Here are a few ideas for ways to make this day special.
Learn something new
-Start a new book
-Learn to cook or bake a new dish
-Sign up for a free class
-Try yoga, tai chi or meditation
-Start a journal or blog

-Play a game from your childhood
-Look at old photographs
-Reminisce with an old friend
-Enjoy music from your youth

-Ride a bike
-Play Frisbee

Express Appreciation
-Thank someone
-Send a friend a note or give them a gift
-List your blessings
-Make a donation of time or money to a worthwhile charity

Touch Nature
-Look into the face of a baby or older person
-Pet a dog or cat
-Go out for a walk in the rain or snow
-Go to an arboretum or a botanical garden
-Hunt for bird nests
-Look at the stars
-Plant a flower
-Watch the sunset
-Watch the sunrise

Connect or Reconnect
-Send a letter or email to your favorite teacher or mentor
-Make a call, send an email or video chat with an old friend
-Introduce yourself to someone you’d like to get to know

Female Vet Enjoys Honor Flight

by Sharon Metcalf, MSW, LSW, Manager of Social Workers

EllaI was blessed to act as Guardian for one of our Hospice of Dayton patients, Ella Simpkins, on a Dayton Honor Flight. The Honor Flight’s mission is to take Veterans of WWII, the Korean and Vietnam wars to Washington, D.C. ,for a chance to see our National Memorials. This was a long one day trip beginning at 3:30 a.m. and ending at midnight with an emotional “welcome home” at the Dayton Airport.

Ella was one of five women among the 95 Veterans on this trip. Ella was a WAC during the Berlin Crisis. She entered the military at 17 (with her parents’ permission) and served with special clearance in communications, traveling to Germany just prior to the Vietnam War. Ella’s duties contributed to the exemplary heritage of women in military service.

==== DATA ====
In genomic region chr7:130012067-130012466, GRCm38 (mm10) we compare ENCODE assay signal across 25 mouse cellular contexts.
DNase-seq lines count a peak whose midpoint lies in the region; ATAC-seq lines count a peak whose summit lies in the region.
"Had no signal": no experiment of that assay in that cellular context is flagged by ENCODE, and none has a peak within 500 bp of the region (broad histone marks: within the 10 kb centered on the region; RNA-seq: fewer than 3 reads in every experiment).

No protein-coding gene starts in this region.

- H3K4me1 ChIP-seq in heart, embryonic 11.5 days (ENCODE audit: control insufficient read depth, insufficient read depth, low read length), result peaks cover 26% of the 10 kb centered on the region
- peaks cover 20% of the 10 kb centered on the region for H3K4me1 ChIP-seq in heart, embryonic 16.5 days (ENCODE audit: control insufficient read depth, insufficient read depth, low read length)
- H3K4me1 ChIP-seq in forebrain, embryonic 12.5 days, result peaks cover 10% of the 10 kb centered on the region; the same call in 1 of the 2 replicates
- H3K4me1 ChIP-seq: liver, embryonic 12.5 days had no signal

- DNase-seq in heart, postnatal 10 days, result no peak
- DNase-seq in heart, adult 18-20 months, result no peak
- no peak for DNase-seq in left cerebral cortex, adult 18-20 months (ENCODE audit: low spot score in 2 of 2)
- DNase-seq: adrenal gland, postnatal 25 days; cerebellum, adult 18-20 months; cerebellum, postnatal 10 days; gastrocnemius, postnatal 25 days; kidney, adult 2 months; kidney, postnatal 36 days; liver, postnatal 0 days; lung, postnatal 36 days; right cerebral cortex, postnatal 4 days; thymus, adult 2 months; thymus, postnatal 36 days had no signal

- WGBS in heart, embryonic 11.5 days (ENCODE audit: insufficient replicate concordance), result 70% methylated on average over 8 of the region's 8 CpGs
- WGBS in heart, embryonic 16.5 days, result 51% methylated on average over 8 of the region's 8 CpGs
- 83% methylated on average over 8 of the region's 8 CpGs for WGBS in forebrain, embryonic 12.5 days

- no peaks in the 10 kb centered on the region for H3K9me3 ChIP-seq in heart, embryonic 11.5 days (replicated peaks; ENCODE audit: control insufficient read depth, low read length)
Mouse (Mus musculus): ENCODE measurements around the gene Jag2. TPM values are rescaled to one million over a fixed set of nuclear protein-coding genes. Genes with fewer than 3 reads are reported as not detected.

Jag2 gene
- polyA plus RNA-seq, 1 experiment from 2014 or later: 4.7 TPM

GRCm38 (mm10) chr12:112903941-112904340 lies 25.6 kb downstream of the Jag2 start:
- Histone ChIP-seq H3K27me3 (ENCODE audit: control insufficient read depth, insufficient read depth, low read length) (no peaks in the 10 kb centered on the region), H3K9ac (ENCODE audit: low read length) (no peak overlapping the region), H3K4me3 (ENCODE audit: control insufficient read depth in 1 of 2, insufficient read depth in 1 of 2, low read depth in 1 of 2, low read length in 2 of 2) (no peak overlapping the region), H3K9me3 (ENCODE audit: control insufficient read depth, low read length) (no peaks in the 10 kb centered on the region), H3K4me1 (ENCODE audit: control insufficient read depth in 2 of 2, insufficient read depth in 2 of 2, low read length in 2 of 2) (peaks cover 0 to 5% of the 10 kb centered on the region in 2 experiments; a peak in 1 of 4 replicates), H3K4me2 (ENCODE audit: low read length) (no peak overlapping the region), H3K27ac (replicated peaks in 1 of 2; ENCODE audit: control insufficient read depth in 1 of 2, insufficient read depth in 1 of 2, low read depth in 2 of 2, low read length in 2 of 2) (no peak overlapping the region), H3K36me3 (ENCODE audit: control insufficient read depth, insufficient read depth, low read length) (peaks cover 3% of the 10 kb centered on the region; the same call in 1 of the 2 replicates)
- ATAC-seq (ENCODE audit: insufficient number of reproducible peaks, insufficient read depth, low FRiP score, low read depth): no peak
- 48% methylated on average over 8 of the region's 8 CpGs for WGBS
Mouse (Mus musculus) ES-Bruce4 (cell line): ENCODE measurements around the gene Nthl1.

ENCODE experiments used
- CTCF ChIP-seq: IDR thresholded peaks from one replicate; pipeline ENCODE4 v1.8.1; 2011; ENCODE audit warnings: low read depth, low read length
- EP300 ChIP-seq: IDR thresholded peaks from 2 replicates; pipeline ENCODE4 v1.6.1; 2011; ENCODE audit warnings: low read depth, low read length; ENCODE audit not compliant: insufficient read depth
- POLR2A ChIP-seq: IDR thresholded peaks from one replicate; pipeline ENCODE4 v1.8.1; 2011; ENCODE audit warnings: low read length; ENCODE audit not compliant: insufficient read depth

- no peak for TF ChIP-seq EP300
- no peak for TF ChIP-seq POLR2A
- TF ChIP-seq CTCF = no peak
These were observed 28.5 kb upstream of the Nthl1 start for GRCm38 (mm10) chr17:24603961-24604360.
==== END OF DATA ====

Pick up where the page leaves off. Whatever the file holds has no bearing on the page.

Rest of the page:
The Dayton Honor Flight’s entourage of three tour buses had a police escort throughout our time in Washington. Ella was especially impressed by the Lincoln Memorial, Vietnam Wall and Korean Memorial. Ella and our Dayton Honor Flight Veterans had a front row seat to the Changing of the Guard at Arlington. A group photo was taken at the Air Force Memorial. Ella and I talked about Forrest Gump and other movies she liked, as Ella sat in her wheelchair overlooking the Lincoln Memorial’s reflecting pool.

From our arrival in Washington to our homecoming reception in Dayton, I was brought to tears by the outpouring of appreciation by civilians and by the level of professional respect demonstrated by our military personnel. I was told that the large groups of service men and women who welcomed us home as we stepped off the plane came to Dayton Airport two hours early to ensure they could meet us at the gate. I was unprepared for the Color Guard, countless military personnel and hundreds of civilians waiting in the Dayton Airport Terminal to say “Thank you” to our Veterans.

honor flt 920141108_233345

My Wonderful Life

By Paul M. Minter

In 1937 I was ten years old, Mother and Father decided they would separate and by doing so they would leave me with my Great-Grandmother who lived in the hills of Kentucky.  Moving from the city to the hills of Kentucky was like being in a time capsule, traveling back to the frontier days.

My Great-Grandmother’s old farmhouse had no water, electric or plumbing.  Her farm was located as far back in the hills as you could possibly go, at the head of a hollow with 10-foot cliffs surrounding the entire valley.  The farm had 80 acres of steep hillside land with about 10 acres of bottomland.  The creek that flowed through this valley was a gift from God and gave us many hours of catching fish that my Great-Grandmother, Molly Harvey, would cook for me. My Great-Grandfather, Isaac Harvey, built the old farmhouse.  It had six rooms with three open fireplaces and an old wood cook stove in the kitchen.  The house had three large porches.  In the winter we spent most of our time in the bedroom because it was the only room heated by an open fireplace.  Sleeping in the bedroom was like sleeping in an indoor jungle.  My Great-Grandmother had many beautiful flowers hanging in this bedroom so they wouldn’t freeze.  She also was an herbalist who spent most of her life collecting and growing herbs.  She had remedies for most all sickness.  Doctoring yourself was common practice and she knew the proper home remedy to give you.